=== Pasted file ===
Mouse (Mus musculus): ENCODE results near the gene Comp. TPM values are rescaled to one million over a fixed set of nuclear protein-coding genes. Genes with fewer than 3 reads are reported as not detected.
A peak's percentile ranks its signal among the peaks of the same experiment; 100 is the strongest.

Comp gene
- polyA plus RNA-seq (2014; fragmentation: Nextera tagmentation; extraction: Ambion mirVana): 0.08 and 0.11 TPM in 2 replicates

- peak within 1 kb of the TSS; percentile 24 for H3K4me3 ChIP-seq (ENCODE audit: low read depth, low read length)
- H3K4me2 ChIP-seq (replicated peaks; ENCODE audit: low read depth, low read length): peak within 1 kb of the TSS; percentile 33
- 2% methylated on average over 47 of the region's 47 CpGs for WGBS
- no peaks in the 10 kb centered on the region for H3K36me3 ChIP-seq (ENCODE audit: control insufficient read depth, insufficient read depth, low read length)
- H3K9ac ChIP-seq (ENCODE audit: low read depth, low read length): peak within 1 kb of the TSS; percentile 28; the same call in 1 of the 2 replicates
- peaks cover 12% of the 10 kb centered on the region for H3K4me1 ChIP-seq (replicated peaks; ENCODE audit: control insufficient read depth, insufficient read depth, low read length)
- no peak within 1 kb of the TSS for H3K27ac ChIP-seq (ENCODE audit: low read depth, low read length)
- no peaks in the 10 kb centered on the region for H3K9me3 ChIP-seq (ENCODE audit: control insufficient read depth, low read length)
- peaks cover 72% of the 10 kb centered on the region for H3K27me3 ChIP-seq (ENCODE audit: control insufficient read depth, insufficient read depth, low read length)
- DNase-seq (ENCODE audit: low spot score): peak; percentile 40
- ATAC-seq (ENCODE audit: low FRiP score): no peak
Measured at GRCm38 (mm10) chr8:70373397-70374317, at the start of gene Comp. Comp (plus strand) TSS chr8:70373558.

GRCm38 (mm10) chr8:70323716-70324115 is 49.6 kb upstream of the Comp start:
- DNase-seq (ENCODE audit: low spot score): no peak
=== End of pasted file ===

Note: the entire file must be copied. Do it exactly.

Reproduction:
Mouse (Mus musculus): ENCODE results near the gene Comp. TPM values are rescaled to one million over a fixed set of nuclear protein-coding genes. Genes with fewer than 3 reads are reported as not detected.
A peak's percentile ranks its signal among the peaks of the same experiment; 100 is the strongest.

Comp gene
- polyA plus RNA-seq (2014; fragmentation: Nextera tagmentation; extraction: Ambion mirVana): 0.08 and 0.11 TPM in 2 replicates

- peak within 1 kb of the TSS; percentile 24 for H3K4me3 ChIP-seq (ENCODE audit: low read depth, low read length)
- H3K4me2 ChIP-seq (replicated peaks; ENCODE audit: low read depth, low read length): peak within 1 kb of the TSS; percentile 33
- 2% methylated on average over 47 of the region's 47 CpGs for WGBS
- no peaks in the 10 kb centered on the region for H3K36me3 ChIP-seq (ENCODE audit: control insufficient read depth, insufficient read depth, low read length)
- H3K9ac ChIP-seq (ENCODE audit: low read depth, low read length): peak within 1 kb of the TSS; percentile 28; the same call in 1 of the 2 replicates
- peaks cover 12% of the 10 kb centered on the region for H3K4me1 ChIP-seq (replicated peaks; ENCODE audit: control insufficient read depth, insufficient read depth, low read length)
- no peak within 1 kb of the TSS for H3K27ac ChIP-seq (ENCODE audit: low read depth, low read length)
- no peaks in the 10 kb centered on the region for H3K9me3 ChIP-seq (ENCODE audit: control insufficient read depth, low read length)
- peaks cover 72% of the 10 kb centered on the region for H3K27me3 ChIP-seq (ENCODE audit: control insufficient read depth, insufficient read depth, low read length)
- DNase-seq (ENCODE audit: low spot score): peak; percentile 40
- ATAC-seq (ENCODE audit: low FRiP score): no peak
Measured at GRCm38 (mm10) chr8:70373397-70374317, at the start of gene Comp. Comp (plus strand) TSS chr8:70373558.

GRCm38 (mm10) chr8:70323716-70324115 is 49.6 kb upstream of the Comp start:
- DNase-seq (ENCODE audit: low spot score): no peak